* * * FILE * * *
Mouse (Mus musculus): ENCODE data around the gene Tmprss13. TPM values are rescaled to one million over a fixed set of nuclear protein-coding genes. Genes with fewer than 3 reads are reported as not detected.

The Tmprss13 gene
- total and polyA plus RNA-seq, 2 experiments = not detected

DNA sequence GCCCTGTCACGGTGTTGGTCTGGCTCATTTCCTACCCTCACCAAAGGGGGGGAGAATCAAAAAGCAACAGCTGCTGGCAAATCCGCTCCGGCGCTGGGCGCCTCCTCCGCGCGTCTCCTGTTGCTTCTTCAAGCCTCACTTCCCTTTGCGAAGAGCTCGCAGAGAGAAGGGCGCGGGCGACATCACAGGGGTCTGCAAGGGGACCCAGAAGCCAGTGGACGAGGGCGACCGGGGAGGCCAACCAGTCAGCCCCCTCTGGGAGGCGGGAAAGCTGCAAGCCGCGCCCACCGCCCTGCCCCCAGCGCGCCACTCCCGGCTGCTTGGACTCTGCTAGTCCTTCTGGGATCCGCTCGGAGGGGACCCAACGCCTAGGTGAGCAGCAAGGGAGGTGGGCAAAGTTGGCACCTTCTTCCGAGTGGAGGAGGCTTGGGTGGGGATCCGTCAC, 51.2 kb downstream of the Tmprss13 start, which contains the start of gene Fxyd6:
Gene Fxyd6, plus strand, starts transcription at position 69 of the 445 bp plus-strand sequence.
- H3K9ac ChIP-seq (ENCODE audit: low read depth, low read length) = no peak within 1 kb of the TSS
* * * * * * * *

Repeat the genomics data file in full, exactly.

Mouse (Mus musculus): ENCODE data around the gene Tmprss13. TPM values are rescaled to one million over a fixed set of nuclear protein-coding genes. Genes with fewer than 3 reads are reported as not detected.

The Tmprss13 gene
- total and polyA plus RNA-seq, 2 experiments = not detected

DNA sequence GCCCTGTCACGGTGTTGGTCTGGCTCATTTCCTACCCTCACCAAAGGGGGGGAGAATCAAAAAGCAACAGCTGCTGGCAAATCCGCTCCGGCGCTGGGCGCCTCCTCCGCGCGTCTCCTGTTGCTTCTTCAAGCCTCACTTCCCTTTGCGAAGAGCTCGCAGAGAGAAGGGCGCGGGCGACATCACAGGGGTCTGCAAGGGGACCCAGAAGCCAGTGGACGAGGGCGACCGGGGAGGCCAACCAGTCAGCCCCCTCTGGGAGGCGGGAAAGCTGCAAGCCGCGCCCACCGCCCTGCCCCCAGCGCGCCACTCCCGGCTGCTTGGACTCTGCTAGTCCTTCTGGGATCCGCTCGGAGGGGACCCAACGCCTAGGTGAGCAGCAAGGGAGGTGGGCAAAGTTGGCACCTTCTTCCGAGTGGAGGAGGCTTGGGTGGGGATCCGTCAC, 51.2 kb downstream of the Tmprss13 start, which contains the start of gene Fxyd6:
Gene Fxyd6, plus strand, starts transcription at position 69 of the 445 bp plus-strand sequence.
- H3K9ac ChIP-seq (ENCODE audit: low read depth, low read length) = no peak within 1 kb of the TSS